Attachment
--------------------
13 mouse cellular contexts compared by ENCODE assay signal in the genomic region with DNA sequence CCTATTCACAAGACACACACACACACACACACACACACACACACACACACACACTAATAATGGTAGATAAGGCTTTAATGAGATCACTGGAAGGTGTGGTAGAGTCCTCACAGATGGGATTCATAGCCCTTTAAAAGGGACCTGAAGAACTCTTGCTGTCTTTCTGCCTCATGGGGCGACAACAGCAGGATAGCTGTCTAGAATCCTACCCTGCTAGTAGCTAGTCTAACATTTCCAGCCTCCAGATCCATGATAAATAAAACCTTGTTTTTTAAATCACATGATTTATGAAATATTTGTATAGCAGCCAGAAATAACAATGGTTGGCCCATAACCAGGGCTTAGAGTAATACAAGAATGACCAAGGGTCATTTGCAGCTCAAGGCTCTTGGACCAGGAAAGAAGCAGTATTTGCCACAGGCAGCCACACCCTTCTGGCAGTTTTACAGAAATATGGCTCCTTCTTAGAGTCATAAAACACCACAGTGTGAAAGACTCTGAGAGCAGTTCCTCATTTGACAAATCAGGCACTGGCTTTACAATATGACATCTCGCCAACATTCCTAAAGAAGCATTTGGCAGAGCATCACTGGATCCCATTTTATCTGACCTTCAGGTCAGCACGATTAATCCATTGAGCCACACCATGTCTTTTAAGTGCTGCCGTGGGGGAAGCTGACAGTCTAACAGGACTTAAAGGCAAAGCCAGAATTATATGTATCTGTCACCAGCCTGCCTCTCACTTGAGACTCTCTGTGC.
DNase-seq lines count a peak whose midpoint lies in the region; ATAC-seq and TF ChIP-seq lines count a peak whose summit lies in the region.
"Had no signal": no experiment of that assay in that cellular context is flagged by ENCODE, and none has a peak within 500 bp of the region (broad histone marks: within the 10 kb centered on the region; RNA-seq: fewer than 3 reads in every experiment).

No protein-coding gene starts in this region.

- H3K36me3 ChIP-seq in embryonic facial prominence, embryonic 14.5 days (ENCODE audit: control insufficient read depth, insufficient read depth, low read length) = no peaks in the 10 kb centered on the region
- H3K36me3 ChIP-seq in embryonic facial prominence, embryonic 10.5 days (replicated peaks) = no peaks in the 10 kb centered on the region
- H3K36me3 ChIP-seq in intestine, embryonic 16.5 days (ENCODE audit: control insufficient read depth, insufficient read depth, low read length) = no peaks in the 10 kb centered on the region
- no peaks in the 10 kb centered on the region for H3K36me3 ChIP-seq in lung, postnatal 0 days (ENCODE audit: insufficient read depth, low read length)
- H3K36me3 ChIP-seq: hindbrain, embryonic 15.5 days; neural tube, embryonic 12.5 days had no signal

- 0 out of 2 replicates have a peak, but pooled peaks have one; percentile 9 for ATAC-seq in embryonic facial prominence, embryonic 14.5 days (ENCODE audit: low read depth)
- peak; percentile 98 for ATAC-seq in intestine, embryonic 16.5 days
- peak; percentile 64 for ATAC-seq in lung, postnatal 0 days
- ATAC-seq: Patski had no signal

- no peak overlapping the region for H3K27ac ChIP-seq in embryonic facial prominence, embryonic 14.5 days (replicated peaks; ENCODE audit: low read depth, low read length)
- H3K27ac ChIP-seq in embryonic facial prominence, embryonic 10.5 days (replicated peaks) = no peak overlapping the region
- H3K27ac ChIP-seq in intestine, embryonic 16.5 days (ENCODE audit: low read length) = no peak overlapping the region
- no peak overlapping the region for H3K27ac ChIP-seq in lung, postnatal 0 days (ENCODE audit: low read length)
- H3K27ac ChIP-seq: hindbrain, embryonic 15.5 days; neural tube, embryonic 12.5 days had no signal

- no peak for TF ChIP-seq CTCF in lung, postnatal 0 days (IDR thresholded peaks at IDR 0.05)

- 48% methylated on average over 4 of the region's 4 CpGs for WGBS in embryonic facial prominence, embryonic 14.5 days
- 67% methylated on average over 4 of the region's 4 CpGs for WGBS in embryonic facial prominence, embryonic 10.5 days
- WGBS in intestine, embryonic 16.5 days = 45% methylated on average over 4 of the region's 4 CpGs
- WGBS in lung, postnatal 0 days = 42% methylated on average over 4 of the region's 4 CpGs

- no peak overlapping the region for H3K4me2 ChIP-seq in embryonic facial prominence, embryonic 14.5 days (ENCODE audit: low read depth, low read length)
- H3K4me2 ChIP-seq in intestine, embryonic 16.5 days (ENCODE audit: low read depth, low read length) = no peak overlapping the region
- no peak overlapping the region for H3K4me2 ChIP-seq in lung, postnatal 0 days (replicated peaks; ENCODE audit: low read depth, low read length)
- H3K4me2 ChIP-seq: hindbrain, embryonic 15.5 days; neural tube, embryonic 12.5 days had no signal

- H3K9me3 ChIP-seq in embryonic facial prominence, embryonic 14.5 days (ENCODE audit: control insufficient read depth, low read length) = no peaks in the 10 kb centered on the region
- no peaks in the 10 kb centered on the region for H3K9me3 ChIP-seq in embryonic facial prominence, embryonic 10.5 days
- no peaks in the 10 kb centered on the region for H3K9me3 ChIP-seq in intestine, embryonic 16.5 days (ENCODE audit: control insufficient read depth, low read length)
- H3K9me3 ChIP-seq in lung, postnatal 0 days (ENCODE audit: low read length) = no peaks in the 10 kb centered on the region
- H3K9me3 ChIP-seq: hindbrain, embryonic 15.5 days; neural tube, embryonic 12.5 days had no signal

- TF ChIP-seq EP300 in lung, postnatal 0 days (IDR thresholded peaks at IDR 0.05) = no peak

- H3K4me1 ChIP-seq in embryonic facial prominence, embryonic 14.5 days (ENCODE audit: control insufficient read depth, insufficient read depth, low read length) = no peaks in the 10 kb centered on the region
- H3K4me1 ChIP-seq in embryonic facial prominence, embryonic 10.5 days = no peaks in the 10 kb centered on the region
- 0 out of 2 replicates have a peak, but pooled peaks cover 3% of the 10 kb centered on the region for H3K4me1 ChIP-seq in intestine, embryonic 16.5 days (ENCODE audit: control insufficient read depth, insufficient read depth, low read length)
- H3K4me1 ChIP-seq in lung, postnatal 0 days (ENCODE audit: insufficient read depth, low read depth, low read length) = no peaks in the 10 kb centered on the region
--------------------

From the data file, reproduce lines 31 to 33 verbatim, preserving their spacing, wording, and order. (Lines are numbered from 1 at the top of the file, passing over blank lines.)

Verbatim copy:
- H3K9me3 ChIP-seq in lung, postnatal 0 days (ENCODE audit: low read length) = no peaks in the 10 kb centered on the region
- H3K9me3 ChIP-seq: hindbrain, embryonic 15.5 days; neural tube, embryonic 12.5 days had no signal

- TF ChIP-seq EP300 in lung, postnatal 0 days (IDR thresholded peaks at IDR 0.05) = no peak